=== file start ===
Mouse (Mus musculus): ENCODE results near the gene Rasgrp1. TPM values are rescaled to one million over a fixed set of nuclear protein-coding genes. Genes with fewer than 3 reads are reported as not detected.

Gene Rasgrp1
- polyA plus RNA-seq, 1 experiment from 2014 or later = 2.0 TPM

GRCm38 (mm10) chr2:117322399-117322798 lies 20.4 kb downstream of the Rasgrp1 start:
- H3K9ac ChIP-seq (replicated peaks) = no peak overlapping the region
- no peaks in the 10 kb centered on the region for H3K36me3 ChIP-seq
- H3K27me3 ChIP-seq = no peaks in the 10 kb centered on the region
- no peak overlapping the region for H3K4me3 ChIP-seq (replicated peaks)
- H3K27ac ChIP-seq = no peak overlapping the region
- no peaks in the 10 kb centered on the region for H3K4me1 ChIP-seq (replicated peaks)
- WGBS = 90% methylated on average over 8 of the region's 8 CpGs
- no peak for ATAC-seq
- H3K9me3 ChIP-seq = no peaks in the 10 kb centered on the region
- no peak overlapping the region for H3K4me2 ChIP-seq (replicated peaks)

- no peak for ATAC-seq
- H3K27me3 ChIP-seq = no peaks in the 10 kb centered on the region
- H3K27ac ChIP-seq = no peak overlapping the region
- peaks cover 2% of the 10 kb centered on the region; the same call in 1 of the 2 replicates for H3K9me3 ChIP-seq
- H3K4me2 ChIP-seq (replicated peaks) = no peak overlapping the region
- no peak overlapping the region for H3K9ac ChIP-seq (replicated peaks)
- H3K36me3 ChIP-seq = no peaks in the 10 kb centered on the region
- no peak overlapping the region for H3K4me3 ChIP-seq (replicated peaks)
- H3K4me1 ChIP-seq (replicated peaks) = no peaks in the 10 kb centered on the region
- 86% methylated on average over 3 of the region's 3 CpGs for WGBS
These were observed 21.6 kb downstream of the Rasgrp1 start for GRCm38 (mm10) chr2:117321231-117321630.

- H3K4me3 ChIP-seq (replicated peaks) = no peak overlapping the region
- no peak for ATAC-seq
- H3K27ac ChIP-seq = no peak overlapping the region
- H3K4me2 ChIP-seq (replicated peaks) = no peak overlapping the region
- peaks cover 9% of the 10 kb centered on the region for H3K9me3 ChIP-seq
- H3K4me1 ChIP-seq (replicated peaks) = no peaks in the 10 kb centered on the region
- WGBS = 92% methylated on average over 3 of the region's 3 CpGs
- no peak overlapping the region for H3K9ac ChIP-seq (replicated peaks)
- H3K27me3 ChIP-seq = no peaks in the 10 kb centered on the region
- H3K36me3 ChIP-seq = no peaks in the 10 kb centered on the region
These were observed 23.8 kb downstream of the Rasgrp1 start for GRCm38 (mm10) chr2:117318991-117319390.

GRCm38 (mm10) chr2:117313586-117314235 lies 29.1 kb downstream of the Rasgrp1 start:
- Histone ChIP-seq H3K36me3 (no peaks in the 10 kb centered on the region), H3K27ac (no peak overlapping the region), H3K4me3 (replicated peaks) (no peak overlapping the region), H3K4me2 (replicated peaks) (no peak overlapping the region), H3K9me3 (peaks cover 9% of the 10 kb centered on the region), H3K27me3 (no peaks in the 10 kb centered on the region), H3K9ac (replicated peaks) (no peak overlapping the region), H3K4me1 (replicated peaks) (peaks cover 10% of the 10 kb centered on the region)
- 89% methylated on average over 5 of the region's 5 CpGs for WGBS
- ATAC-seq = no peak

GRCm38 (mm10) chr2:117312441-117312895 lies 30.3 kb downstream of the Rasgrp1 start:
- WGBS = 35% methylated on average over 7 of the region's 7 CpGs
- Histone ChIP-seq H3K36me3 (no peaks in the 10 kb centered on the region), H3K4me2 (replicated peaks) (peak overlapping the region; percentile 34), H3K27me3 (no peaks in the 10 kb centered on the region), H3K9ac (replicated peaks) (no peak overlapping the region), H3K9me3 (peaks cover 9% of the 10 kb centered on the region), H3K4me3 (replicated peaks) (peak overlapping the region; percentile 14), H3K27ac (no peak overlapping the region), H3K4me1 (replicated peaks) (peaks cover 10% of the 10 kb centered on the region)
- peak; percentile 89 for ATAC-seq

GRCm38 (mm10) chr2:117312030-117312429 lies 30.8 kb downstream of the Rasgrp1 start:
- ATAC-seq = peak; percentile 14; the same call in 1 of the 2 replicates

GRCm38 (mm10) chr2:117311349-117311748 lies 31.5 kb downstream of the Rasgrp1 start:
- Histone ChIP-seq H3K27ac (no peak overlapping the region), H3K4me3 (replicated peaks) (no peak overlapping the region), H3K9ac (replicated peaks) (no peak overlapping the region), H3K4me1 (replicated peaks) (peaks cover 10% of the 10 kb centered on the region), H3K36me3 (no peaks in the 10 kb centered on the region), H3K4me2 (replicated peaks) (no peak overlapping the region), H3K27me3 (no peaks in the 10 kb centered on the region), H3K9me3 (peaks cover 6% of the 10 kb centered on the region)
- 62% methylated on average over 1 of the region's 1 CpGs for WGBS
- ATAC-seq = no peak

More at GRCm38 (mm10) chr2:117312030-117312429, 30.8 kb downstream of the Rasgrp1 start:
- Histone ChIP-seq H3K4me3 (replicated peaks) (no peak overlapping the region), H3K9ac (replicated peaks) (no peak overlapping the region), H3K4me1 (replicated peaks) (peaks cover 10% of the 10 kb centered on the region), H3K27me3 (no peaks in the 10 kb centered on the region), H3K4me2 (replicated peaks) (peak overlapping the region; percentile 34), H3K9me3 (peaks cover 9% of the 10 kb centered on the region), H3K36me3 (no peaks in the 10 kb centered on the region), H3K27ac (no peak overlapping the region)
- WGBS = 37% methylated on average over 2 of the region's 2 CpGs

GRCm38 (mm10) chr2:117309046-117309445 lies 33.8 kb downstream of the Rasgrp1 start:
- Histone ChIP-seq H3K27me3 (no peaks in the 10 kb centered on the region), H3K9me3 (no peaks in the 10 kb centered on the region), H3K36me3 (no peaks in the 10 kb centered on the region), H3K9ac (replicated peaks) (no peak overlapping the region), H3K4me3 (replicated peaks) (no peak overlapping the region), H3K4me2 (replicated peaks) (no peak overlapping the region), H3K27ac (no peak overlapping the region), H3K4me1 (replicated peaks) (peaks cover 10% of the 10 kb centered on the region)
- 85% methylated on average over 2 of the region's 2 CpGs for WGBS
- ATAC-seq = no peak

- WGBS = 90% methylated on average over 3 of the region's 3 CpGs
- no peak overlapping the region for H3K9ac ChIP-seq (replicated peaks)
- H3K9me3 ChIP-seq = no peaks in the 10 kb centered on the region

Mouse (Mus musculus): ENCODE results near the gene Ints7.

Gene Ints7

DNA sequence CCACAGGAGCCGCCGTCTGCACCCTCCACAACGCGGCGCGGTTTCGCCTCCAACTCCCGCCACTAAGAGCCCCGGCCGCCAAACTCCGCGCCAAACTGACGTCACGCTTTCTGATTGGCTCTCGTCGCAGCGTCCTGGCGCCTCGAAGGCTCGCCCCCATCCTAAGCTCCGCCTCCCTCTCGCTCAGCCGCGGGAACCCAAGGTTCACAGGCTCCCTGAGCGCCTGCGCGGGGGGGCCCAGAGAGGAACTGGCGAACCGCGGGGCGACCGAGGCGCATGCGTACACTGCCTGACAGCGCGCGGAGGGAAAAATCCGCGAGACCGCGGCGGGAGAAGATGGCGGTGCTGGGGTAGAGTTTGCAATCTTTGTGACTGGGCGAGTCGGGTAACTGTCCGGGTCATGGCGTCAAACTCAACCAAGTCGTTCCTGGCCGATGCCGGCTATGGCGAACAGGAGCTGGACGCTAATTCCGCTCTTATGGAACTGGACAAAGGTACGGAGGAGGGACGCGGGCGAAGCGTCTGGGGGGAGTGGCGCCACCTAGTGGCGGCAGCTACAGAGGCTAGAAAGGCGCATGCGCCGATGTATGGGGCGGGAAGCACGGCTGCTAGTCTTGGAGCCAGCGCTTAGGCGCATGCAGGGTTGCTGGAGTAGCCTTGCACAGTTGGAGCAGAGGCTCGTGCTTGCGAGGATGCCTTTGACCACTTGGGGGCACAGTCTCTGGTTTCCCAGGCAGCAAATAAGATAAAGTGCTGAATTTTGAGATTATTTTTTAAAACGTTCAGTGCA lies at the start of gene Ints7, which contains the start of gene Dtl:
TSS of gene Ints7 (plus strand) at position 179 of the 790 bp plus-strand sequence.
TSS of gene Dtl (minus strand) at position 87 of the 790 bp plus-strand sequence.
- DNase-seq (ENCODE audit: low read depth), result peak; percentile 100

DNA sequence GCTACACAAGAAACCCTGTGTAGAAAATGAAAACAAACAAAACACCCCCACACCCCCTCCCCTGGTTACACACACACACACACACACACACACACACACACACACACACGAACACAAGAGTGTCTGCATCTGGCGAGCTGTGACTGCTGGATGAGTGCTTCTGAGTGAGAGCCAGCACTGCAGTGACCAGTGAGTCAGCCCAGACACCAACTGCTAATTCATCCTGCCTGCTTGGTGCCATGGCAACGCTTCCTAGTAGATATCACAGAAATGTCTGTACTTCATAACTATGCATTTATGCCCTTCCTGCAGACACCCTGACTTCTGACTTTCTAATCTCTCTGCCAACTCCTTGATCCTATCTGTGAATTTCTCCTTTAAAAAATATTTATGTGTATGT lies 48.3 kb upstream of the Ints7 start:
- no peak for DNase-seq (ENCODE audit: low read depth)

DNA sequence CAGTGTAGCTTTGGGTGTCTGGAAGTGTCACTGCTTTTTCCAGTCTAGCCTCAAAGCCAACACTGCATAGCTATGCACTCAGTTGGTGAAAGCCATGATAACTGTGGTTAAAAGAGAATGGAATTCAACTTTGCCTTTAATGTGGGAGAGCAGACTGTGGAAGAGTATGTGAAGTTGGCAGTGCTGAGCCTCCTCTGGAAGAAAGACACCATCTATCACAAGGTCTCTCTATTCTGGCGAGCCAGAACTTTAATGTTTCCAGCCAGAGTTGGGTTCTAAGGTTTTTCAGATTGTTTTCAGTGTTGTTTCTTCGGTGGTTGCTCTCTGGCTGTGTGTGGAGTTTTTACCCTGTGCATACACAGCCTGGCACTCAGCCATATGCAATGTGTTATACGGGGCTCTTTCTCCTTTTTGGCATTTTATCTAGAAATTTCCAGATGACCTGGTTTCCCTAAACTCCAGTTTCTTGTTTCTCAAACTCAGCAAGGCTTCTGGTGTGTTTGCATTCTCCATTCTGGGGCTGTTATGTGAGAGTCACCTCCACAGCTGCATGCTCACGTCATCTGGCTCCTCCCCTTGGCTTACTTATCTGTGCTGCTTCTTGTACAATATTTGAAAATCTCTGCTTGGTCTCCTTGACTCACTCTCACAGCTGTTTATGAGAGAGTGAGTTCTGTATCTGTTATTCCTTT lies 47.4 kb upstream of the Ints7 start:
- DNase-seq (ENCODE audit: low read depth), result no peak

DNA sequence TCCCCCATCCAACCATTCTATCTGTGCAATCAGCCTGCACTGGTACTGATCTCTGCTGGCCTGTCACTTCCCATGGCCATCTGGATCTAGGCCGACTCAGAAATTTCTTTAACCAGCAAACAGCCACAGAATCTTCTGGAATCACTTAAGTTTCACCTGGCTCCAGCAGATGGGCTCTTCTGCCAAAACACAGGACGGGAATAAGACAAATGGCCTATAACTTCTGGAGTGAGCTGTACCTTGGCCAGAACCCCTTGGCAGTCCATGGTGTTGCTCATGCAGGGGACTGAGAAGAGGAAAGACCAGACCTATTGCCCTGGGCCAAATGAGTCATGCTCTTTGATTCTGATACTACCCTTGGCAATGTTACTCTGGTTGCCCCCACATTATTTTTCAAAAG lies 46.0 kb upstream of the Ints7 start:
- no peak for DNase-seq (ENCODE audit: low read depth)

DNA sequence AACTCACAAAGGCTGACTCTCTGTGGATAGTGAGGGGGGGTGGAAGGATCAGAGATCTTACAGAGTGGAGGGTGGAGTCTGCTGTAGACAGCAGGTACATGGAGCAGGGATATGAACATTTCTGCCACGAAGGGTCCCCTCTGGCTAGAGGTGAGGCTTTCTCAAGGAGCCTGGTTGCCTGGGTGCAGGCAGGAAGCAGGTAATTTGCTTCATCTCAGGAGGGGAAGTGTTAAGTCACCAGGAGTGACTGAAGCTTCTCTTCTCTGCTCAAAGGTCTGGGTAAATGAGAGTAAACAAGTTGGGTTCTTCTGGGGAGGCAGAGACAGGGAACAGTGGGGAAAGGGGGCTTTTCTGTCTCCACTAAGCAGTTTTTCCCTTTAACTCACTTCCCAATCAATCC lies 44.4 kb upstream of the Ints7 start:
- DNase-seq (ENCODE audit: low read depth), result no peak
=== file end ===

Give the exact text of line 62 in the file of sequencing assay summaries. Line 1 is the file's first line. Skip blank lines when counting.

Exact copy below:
Gene Ints7